Pittsburgh Penguins: Why Sidney Crosby Deal May Come Back to Bite the Penguins

Adam Rickert@adam_rickertAnalyst IIJune 28, 2012

NEWARK, NJ - MARCH 17: Fans welcome Sidney Crosby #87 of the Pittsburgh Penguins back from injury as he prepares to play against the New Jersey Devils  at the Prudential Center on March 17, 2012 in Newark, New Jersey.  (Photo by Bruce Bennett/Getty Images)
Bruce Bennett/Getty Images

Sidney Crosby is one of the best players in the world, and there are only about two or three players I'd take over him to build a team around. $8.7 million a year is even a great value in my opinion for a player of his caliber.

However, there is one problem with signing Crosby for 12 years, and you already know what I'm going to say.


To me, Crosby is just like Eric Lindros. They were both known as "The Next One," and even though Crosby may be a more skill-based player and isn't nearly as physical as Lindros was, they are among the most talented players of their times.

Crosby's career so far has been historic. He has led his team to a Stanley Cup, scored the "Golden Goal" in the 2010 Olympics, and has been among the league leaders in scoring almost every year.

However, since New Year's Day 2011, Crosby has been the subject of something else that Eric Lindros was known for.

Concussion problems.

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Crosby missed half of the 2011 season with concussion-like symptoms, as well as three quarters of the 2012 season. He came back for the playoffs, but it may be only a matter or time before a concussion strikes again.

Hockey is a very physical game. if Crosby is hit just right, like he was before, it could be career-marring, or worse. Even if he is injured and returns, he could end up not being the productive player that he is now, which would be devastating for an $8.7 million player.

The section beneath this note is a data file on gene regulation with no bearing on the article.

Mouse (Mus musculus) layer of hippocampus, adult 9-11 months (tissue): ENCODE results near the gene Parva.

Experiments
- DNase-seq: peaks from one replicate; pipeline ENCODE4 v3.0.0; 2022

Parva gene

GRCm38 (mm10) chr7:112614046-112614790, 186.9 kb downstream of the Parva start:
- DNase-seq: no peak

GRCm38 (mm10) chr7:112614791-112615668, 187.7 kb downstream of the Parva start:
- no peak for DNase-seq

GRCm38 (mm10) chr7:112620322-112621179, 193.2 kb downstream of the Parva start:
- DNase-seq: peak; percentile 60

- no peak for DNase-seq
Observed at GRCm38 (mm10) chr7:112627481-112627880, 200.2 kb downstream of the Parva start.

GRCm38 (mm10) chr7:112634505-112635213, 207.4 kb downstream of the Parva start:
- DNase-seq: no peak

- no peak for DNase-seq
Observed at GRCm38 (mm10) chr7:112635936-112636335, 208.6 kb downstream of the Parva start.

When Crosby went down last year, some were saying his career was over. Not just as a star, but completely over.

Obviously, this is highly unlikely, but players who have had concussion issues in the past are more likely to have their symptoms aggravated, and if he gets hit like he did by Dave Steckel, he could suffer massive head trauma and be permanently damaged.

It happened to Lindros. It can happen to Crosby.

Also, there is always the possibility that someone could take a cheap shot at Crosby, especially being in one of the more physical divisions in hockey.

Cheap hits to the head have been increasing in recent years, but seem to be on the decline thanks to "Sheriff Shanny."

Still, if Crosby becomes the victim of one of these hits, as he is one of the most highly-targeted players in the league in terms of physicality, the effects could injure him more than average players due to his history. That's how concussions work.

I don't blame the Penguins for re-signing him. He is one of the best, if not the best hockey player in the world, and $8.7 million a year is a decent deal for someone as skilled as Crosby.

But twelve years? Without waiting for him to get through more than half of a season without an injury under his belt? I get signing him sooner than later, but how about negotiate if he's been healthy through, say, 45 games just to see if he can play more than half of a season for the first time since 2010 before signing him through 2025.


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